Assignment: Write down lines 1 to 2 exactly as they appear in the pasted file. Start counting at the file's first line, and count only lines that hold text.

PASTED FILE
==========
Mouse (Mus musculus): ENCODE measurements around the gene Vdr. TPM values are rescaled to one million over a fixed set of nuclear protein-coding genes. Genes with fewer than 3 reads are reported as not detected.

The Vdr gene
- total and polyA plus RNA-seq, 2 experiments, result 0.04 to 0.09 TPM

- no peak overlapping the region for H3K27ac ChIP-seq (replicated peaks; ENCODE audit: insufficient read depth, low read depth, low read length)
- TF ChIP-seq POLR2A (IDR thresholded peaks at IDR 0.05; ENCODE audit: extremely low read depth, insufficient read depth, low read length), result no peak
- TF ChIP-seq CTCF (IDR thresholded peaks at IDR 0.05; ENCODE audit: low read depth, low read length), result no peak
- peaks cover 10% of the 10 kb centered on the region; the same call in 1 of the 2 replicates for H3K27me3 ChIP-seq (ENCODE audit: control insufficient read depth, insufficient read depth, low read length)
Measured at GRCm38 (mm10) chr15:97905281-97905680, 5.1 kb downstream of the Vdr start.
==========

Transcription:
Mouse (Mus musculus): ENCODE measurements around the gene Vdr. TPM values are rescaled to one million over a fixed set of nuclear protein-coding genes. Genes with fewer than 3 reads are reported as not detected.

The Vdr gene